business story with a lot of jobs at stake. tonight, there may be a reprieve for hostess and their 18 thousand workers. more outside of chicago, kevin, good evening. >> reporter: hey, brian, well it would appear that all the screaming headlines and dire predictions about the demise of hostess food and of course all the snack foods we're all so familiar with. well, that may have been a tad premature, and hostess may have a longer shelf life than predicted. of course, they announced they were going bankrupt and liquidating, that would have been the end of ho-ho, and wonder bread, all caused by lower revenues, high debt and a fight with the unions over wages and pensions. well, instead of being in bankruptcy court tomorrow the company and unions will be in mediation, trying to come up with a plan to save the company,
despite the fact they have been negotiating now for almost a year. if the mediation fails tomorrow, brian, they will then go back to bankruptcy court on wednesday. and there will be a talk of liquidating this company. others have stepped in to say they may be interested in buying the hostess brand. but tonight, rumors of the hostess's death may be a little exaggerated. >> kevin tibbles, on the food and jobs. in this country, kevin, thank you and still ahead, dangers on the road. distracted drivers who happen to be police officers dealing with a lot of electronics on the job. are they ignoring the same warnings they have given the rest of us? and later it was images like these that inspired a group of high school students to get out of their comfort zone and come east to make a difference. we have talked a lot about
distracted driving, much of it because public officials and law enforcement have identified it as such a danger on our roads. now, however, police officers are under watch for distracted driving. if you have looked at the issue of distracted driving then you know what is competing for their attention on the road. it has grave dangers, fair warning, some of them you're about to see in graphic fashion. our report tonight from nbc's tom costello. >> reporter: near ft. worth, dash cam video of a police officer running the red light and the crash that injured the other driver. the officer admitted he had been looking at his computer. in austin, another officer slammed into a motorcyclist.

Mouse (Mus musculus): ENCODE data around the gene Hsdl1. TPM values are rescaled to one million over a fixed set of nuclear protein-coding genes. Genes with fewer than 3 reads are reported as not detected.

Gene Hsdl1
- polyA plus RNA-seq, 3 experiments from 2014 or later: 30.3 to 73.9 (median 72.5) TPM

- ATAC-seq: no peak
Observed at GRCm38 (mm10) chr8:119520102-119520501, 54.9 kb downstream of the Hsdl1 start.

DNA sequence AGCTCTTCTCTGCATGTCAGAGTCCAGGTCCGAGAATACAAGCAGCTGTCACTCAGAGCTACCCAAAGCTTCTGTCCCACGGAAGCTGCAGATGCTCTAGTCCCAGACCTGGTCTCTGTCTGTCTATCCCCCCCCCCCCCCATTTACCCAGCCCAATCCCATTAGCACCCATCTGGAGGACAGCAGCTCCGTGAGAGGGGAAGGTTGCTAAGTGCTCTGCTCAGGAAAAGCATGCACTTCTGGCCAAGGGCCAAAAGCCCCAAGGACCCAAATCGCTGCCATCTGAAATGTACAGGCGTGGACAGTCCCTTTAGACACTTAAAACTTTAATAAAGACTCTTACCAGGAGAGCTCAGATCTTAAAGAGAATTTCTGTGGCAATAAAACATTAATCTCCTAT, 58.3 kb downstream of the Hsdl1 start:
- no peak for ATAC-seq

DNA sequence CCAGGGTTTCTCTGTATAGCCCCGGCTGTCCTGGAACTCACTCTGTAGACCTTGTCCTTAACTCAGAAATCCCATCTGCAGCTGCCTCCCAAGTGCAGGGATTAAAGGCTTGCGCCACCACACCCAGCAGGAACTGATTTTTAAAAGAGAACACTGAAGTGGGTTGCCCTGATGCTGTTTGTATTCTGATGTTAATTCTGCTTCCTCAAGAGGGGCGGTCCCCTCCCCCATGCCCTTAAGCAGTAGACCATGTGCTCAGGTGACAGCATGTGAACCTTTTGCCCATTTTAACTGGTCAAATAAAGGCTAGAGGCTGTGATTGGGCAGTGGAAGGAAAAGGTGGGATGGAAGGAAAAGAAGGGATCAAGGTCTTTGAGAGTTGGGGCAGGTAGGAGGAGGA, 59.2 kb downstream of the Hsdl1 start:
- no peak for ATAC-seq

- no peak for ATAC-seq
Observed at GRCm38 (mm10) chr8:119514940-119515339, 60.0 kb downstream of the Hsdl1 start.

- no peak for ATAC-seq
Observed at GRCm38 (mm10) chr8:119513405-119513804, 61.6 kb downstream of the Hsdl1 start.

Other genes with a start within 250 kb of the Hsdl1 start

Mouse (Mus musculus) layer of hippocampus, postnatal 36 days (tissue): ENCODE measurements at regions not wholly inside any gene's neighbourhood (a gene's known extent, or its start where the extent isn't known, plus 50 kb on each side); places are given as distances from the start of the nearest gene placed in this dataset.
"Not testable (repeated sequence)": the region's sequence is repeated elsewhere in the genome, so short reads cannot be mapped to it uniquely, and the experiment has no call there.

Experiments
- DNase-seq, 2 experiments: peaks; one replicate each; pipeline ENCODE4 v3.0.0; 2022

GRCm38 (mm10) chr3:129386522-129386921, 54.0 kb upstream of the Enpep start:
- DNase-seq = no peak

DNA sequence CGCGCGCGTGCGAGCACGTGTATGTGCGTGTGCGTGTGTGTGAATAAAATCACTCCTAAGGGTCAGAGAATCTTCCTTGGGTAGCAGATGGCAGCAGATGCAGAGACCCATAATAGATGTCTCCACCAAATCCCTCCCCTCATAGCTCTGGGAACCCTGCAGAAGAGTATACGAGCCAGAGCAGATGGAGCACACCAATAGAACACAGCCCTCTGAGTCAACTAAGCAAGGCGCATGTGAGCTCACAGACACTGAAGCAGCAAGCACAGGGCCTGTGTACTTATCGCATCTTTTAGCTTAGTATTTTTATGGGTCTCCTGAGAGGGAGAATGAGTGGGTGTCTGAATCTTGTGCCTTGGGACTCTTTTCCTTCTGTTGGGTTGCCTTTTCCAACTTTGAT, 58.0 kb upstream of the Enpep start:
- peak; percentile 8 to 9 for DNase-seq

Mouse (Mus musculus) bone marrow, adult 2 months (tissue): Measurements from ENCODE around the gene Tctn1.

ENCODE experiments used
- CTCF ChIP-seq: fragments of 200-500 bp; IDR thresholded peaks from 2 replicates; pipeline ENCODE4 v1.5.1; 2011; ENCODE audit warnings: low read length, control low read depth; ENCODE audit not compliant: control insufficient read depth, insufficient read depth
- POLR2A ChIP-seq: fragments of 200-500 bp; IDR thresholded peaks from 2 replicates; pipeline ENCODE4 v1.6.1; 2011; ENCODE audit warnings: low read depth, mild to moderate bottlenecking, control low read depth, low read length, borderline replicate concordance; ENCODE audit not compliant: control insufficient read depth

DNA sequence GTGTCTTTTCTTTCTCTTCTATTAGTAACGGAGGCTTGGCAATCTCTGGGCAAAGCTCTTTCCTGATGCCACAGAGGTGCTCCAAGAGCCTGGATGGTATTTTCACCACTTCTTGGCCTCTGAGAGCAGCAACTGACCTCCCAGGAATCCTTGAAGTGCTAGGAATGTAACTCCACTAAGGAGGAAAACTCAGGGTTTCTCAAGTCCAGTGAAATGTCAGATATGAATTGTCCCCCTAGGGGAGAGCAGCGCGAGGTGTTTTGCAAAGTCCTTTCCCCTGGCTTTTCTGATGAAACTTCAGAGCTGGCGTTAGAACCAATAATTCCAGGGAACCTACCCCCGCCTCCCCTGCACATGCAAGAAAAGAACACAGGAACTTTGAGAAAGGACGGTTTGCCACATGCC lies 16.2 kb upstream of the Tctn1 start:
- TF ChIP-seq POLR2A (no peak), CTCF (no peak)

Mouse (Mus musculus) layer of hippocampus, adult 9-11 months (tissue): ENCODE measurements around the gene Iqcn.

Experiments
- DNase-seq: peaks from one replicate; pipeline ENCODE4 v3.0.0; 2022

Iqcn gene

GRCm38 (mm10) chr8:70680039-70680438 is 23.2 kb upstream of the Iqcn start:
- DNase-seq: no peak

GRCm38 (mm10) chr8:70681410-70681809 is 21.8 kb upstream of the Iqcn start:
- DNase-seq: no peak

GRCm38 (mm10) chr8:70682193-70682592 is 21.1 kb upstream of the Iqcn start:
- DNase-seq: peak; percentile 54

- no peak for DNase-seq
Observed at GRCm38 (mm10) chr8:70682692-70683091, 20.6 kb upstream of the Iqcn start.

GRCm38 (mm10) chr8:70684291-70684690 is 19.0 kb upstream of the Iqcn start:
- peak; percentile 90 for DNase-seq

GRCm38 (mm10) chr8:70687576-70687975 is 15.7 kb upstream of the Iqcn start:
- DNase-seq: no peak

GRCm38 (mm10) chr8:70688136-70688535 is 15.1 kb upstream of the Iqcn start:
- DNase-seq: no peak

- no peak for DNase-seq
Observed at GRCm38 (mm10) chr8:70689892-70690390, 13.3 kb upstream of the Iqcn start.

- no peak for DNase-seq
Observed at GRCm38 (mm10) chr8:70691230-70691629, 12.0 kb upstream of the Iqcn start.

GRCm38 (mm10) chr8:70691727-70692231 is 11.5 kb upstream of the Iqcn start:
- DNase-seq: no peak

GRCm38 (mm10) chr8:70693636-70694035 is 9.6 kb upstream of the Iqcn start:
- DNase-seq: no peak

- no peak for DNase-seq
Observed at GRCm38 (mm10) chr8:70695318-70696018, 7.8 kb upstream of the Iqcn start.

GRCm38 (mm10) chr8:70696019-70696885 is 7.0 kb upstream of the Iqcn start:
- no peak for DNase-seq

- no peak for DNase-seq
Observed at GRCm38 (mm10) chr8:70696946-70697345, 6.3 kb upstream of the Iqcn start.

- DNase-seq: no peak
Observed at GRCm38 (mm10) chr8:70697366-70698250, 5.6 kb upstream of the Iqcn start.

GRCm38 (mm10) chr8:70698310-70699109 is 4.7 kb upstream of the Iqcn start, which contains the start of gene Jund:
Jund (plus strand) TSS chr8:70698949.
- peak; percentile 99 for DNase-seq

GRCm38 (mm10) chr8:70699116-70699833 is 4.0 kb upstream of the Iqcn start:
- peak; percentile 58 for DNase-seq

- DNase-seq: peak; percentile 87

the officer told his supervisor he had been typing. while 39 states have banned the texting while driving, police are an exception. from fender benders, to fatal accidents, cops have gotten the blame. investigator scott freedman spent months digging through accident files. >> and we found that these crashes with the police officers are happening at a rate of about two or three a month in texas. >> reporter: a recent study in minnesota found 17% of accidents there involved distracted police officers. there is a radio, a cell phone, with email. the computer that constantly updates calls, sending and receiving messages, and a camera watching everything. in fort wayne, indiana, where the police fender benders are on the rise? >> it is dangerous, so have i
had close calls? i have, and i've been lucky. >> reporter: the chief decided it was all too much. >> i felt we were setting officers up by putting all of this technology in the car and expecting them not to use that while they're moving. >> reporter: he has ordered all 360 cars to be fitted with a computer system that freezes the keys once the car exceeds 15 miles an hour. >> i can't change the screen, it doesn't function. other departments are ordering officers to pull over before using computers. >> every police department who says they don't have a problem with distracted driving or crashes has their head in the sand. >> reporter: the challenge? avoiding the very distractions that come with modern policing. tom costello, nbc news, washington. when we come back tonight, the news today about early risers and late sleepers.
these pictures were captured by nasa, scientists say from the look of things, the planet earth got very lucky this weekend. they say this amounted to a tsunami on the surface of the sun a few days back. waves of radiation larger than our earth was wide. but luckily it was aimed away from us and thus, wouldn't disrupt communications. scientists fear a large enough solar storm in the next year or two could cripple the power grid on earth. and now, this happened off australia, a water spout, a big one for 15 minutes, never damaged anything on land. a water spout, going on for 15 minutes it was part of a storm system large enough to cause 24,000 recorded lightning strikes on the ground. and there is some intriguing research out there tonight, having to do with whether you're a morning person or night owl. this study says it could be a predictor of the time of day you die, due to the power of your